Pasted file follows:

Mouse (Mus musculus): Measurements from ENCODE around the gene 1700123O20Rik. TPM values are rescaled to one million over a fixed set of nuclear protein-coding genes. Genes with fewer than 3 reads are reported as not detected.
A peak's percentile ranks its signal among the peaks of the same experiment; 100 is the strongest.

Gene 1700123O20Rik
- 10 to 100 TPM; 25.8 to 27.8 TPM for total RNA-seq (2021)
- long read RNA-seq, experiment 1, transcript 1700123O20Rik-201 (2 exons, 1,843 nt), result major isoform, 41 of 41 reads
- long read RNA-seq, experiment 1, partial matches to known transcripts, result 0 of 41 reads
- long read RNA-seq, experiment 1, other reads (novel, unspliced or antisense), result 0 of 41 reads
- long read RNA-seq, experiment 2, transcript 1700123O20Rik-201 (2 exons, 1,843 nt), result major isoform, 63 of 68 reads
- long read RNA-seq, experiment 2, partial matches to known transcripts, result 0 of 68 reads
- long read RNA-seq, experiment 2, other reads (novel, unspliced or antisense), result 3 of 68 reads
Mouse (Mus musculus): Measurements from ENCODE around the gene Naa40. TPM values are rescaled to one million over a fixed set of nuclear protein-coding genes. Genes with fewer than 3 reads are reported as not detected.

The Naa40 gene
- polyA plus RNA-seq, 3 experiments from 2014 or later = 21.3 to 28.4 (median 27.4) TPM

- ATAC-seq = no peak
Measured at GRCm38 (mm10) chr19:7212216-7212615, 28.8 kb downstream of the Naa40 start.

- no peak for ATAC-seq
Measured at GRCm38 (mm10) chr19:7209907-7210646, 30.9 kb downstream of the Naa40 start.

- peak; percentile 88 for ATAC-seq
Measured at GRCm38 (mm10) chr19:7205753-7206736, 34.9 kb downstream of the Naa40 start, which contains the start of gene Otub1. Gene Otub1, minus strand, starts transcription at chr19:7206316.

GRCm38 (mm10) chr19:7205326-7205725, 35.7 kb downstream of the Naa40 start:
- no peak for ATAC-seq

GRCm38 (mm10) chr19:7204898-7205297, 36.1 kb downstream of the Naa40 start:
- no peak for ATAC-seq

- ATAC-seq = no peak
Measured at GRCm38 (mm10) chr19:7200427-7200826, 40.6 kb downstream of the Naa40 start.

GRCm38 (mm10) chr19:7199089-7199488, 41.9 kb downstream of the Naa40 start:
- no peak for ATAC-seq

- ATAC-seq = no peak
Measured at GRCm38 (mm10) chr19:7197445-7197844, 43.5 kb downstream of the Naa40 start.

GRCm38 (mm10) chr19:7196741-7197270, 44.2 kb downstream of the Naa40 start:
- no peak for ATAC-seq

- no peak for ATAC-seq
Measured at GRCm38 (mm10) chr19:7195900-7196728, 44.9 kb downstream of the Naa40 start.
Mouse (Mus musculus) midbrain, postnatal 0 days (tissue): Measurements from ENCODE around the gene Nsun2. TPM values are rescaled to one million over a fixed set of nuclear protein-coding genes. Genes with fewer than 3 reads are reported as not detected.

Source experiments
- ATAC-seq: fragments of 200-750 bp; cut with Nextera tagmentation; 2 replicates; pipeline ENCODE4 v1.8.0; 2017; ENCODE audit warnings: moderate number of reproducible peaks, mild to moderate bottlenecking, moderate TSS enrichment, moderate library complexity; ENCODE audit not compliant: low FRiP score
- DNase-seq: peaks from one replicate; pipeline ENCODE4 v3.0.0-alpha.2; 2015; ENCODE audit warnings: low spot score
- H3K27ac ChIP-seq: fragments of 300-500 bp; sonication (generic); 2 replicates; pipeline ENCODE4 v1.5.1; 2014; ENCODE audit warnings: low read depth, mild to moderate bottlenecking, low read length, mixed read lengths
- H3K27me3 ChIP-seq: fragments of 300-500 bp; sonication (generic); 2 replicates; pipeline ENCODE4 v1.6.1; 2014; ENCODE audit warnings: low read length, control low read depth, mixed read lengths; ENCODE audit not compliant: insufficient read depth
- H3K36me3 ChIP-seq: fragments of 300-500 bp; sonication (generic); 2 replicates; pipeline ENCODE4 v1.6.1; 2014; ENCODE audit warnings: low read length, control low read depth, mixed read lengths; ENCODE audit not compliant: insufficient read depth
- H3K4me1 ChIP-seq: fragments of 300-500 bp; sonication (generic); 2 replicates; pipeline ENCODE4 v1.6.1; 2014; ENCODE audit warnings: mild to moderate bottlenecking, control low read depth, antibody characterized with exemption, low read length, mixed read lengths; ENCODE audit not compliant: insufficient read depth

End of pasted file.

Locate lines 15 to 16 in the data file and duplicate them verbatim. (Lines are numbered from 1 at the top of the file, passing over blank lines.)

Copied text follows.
Measured at GRCm38 (mm10) chr19:7212216-7212615, 28.8 kb downstream of the Naa40 start.

- no peak for ATAC-seq